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Video Interviews: 6 Body Language Tips

Video Interviews: 6 Body Language Tips

Think about your last video call, interview, or meeting. Did you touch your hair? Did you nod or smile? Did you frown or cross your arms? Did you even have your camera on? The working world has largely moved online, and body language has never been so important.

Many researchers and scientific reports state that 70%+ of communication is non-verbal. Non-verbal communication, or body language, includes eye contact, smiling, nodding or head shaking and fidgeting such as playing with your hair and touching your face or neck.

These things can influence a person’s perception of you and are important to be aware of in video job interviews.

During a video interview, you are front and centre of the screen and small movements can appear amplified for the viewer on the other side of the screen. This might sound a little daunting, but the good news is you also have much more control.

How body language can impact our own behaviour

Our body language impacts how others see us, but also how we feel about ourselves. If our body language is strong and confident, we tend to feel more confident. Whereas if you’re hunched or cross your arms and legs this can make us feel less powerful and more vulnerable.

Some good, scientific, or tried and tested, tips to boost your confidence through body language include:

1. Before the interview practice some power stances

Open your arms wide, tilt your head up or stretch your arms up as if you’re reaching for something, basically take up as much space with your body as you can. These are all power stances and can increase confidence in a similar, but more physical way, to positive affirmations.

2. Positive body language - before and during the call

Frowning or negative facial movements can cause our bodies to release cortisol which is the stress hormone. On the other hand, more open gestures and expressions such as smiling signals to our brain that we’re happy and can stimulate happy endorphins. The science behind this is debated, but if it can help you get into a positive mindset and act as part of your prep routine there’s certainly no harm in it.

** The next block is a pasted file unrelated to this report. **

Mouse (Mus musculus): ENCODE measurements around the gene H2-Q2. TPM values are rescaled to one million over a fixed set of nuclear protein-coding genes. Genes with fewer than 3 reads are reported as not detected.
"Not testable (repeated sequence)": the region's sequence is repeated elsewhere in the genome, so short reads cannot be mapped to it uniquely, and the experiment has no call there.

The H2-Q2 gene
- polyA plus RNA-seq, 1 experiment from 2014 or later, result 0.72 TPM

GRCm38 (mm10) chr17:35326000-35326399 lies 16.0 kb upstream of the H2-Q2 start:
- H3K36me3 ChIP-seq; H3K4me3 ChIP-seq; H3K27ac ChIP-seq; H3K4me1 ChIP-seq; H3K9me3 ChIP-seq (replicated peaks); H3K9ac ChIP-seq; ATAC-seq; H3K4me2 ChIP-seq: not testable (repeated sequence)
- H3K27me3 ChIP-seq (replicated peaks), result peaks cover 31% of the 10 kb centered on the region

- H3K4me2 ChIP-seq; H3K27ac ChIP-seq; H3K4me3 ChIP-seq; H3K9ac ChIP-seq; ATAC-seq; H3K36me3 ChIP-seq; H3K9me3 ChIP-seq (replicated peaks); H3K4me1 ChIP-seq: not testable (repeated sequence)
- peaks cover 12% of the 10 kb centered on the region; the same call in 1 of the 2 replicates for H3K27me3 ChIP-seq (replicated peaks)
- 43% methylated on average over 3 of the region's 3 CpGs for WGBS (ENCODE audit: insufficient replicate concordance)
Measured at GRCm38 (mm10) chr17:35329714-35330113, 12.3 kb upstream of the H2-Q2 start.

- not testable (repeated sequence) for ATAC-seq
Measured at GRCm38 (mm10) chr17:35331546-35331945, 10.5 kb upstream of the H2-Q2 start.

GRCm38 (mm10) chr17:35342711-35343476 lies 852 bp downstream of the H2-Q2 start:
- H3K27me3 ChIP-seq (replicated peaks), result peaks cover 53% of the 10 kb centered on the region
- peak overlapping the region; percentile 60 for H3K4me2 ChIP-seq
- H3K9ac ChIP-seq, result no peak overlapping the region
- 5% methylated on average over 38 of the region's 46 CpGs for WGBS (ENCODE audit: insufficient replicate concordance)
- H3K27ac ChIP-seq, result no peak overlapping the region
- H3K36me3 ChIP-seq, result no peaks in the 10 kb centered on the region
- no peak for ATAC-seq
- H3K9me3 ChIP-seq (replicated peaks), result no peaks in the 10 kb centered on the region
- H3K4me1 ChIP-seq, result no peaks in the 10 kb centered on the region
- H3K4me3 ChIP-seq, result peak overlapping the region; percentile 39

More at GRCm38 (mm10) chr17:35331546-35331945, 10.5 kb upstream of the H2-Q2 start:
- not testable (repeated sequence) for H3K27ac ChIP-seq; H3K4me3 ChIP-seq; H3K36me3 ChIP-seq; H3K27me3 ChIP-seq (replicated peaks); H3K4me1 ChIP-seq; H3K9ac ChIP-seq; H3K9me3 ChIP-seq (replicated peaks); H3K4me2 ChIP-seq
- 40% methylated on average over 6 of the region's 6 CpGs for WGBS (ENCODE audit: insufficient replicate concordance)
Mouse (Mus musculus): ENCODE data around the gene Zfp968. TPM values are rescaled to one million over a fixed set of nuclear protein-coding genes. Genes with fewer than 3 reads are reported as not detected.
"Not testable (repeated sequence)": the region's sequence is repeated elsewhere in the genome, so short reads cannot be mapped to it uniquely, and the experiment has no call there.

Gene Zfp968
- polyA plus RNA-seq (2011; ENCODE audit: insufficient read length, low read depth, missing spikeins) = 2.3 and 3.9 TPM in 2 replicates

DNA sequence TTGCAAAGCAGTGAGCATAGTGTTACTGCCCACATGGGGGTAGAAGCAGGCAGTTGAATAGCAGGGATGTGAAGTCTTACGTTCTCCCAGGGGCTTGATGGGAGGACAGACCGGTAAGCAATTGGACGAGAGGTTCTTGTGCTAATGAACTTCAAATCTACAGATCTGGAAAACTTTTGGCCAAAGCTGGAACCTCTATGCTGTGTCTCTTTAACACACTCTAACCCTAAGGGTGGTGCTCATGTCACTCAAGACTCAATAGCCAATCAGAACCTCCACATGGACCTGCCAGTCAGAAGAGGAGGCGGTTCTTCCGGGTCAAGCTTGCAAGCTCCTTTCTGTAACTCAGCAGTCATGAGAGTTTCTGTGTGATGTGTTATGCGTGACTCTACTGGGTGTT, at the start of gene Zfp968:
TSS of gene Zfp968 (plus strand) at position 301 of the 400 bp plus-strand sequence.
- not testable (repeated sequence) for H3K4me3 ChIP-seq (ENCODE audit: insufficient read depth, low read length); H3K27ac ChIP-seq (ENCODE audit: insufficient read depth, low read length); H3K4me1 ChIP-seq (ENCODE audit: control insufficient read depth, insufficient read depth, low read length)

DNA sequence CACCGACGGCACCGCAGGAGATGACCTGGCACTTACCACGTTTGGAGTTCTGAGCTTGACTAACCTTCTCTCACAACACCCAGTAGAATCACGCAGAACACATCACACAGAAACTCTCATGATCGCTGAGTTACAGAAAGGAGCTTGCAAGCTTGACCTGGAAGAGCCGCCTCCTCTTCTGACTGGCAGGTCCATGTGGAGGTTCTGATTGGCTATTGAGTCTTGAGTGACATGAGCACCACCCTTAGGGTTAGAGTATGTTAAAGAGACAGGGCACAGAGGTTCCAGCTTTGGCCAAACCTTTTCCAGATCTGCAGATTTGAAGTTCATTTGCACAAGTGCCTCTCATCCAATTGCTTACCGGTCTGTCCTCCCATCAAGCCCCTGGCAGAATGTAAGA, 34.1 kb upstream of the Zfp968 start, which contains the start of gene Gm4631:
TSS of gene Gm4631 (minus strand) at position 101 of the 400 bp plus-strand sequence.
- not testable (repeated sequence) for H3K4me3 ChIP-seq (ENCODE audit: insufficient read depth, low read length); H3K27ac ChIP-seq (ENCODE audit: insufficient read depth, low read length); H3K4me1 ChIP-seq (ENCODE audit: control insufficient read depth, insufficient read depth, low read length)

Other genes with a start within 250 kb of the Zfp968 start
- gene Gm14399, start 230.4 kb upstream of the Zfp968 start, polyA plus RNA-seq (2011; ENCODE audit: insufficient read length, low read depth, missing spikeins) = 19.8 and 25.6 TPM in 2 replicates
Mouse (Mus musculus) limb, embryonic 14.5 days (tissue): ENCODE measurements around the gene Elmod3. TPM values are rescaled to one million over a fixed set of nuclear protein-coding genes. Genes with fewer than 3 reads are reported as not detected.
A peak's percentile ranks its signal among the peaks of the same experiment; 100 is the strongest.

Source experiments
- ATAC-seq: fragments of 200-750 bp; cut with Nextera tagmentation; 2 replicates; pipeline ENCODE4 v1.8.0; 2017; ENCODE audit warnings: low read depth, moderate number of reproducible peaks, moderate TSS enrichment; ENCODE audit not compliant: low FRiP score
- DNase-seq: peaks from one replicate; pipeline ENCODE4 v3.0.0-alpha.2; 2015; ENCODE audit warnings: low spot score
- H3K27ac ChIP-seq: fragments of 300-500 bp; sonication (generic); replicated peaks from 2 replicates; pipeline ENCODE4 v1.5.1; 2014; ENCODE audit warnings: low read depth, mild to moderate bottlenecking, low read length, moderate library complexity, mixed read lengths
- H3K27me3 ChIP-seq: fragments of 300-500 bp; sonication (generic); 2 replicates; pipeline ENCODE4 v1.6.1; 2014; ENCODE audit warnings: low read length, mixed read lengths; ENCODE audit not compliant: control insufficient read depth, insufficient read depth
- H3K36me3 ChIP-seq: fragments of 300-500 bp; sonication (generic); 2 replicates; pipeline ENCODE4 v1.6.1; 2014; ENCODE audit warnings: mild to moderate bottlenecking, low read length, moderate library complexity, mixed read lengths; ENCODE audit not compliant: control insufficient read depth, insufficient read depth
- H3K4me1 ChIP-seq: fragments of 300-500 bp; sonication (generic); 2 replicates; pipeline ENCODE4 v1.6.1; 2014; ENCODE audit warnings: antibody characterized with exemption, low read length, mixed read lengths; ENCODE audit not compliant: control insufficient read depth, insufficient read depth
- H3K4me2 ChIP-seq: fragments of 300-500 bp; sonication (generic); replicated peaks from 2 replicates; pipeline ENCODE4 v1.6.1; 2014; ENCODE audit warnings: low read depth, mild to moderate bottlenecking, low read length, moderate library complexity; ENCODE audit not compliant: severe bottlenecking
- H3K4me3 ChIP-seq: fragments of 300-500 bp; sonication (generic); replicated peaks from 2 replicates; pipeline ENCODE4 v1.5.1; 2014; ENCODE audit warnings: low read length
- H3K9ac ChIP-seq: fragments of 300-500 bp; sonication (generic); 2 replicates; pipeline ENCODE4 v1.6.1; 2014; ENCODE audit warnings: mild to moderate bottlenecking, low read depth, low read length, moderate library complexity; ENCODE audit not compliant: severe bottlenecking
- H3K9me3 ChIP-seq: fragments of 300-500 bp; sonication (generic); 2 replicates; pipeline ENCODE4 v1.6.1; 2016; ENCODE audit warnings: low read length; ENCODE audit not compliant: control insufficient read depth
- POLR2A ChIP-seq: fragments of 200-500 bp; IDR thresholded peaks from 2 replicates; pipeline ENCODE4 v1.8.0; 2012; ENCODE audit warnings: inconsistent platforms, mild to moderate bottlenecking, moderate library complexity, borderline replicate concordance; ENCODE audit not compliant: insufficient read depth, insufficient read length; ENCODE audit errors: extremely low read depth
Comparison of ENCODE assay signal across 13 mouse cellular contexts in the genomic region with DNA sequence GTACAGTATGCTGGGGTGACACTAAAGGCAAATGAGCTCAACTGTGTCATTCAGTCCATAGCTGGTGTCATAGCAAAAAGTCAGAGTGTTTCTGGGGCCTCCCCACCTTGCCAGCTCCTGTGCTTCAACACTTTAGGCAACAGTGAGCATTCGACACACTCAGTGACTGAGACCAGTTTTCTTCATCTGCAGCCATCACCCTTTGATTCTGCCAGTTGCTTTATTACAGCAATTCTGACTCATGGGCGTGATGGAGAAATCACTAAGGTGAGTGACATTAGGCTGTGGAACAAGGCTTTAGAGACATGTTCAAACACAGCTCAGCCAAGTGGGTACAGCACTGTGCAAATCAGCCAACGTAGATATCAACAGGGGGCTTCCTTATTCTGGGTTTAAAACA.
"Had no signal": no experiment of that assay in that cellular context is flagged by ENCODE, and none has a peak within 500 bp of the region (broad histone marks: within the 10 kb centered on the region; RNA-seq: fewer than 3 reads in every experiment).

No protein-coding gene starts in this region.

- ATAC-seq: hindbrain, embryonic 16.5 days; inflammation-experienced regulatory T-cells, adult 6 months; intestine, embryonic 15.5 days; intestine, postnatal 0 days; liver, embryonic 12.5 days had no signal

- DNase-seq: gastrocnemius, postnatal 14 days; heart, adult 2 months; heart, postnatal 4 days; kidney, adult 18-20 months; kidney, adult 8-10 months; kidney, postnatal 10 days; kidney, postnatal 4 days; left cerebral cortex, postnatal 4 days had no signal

3. Place feet on the ground and sit with good posture

A strong posture gives off an impression of confidence and can make us feel more together while placing your feet planted on the floor can help you feel ‘grounded’ and reduce the urge to fidget.

Job interview body language tips

The goal is for your body language to be subtle and to go unnoticed in a job interview for all the right reasons.

4. Smile

We can no longer shake hands, but we can still smile. Smiling at the start of a call shows you are engaged (ideally a smile with exposed teeth) and starts the interview on a good note. Smiling and laughter are also contagious – just look at this video if you need convincing. While we’re not saying you should break into laughter, it is a good example of how mood and body language behaviour can almost immediately have an impact on others.

5. Eye contact
To achieve good eye contact in a video interview look into your webcam, rather than at your screen or yourself. You should get rid of any distractions, for example, your phone, to avoid your eyes wandering. Practising eye contact on video is key. Record yourself or call a few friends and after a few test-runs, you should ease into a natural gaze.

6. “Still and proud” when speaking
When answering interview questions avoid fidgeting (which can be particularly distracting on a video call) or crossing your legs, speak clearly and try not to hunch.

You might not be aware of habits you have when speaking, for example touching your face or hair, so do a few test runs, record yourself and watch back. Then repeat this exercise until you feel confident.

Positive body language alone won't guarantee a job offer, but the way you present yourself to the hiring manager can be really impactful. The overall aim is to appear passionate, confident, and comfortable.

Use the simple power dynamics listed in this article, smile, place feet on the ground, don’t hunch and avoid touching your face, to achieve this. Practising what you’ll say and common interview questions will also heavily influence your confidence and in turn, your body language so never skip full preparation too.

For lots more job interview advice download our Video Interview Handbook or get in touch – one of our specialists would be happy to advise.